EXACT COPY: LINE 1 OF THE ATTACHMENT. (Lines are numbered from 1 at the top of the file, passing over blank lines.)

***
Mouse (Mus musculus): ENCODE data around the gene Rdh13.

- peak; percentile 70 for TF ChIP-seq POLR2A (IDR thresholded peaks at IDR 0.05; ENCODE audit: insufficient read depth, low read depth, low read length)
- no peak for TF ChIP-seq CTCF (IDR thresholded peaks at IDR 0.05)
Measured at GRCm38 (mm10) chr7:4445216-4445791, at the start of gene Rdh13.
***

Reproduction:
Mouse (Mus musculus): ENCODE data around the gene Rdh13.